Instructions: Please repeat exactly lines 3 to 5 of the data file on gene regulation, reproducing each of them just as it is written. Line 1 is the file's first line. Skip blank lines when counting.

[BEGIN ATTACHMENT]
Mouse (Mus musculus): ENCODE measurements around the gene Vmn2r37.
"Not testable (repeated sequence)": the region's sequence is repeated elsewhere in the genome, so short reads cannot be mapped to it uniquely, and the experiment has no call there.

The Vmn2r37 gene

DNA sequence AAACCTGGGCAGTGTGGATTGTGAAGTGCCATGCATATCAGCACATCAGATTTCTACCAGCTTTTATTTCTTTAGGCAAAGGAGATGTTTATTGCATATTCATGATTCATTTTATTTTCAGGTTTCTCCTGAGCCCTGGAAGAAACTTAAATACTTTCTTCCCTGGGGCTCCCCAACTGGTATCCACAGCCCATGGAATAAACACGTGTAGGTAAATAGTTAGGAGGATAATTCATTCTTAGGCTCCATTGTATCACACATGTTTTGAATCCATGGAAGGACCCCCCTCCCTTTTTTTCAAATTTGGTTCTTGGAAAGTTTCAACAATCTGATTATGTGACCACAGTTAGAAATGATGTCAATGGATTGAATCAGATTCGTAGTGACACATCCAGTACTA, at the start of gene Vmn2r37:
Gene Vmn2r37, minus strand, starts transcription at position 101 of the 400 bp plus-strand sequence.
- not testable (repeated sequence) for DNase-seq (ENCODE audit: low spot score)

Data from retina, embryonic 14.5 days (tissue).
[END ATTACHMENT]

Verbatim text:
The Vmn2r37 gene

DNA sequence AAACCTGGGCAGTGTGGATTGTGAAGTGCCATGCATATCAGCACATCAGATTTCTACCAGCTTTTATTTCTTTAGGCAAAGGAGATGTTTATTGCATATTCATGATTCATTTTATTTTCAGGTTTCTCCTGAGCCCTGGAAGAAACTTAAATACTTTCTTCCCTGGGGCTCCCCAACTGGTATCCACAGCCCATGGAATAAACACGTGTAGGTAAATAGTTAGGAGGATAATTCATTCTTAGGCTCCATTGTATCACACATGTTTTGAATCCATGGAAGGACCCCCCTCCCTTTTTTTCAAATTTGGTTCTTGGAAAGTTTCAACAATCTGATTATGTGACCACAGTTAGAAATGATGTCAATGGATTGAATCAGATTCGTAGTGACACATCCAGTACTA, at the start of gene Vmn2r37:
Gene Vmn2r37, minus strand, starts transcription at position 101 of the 400 bp plus-strand sequence.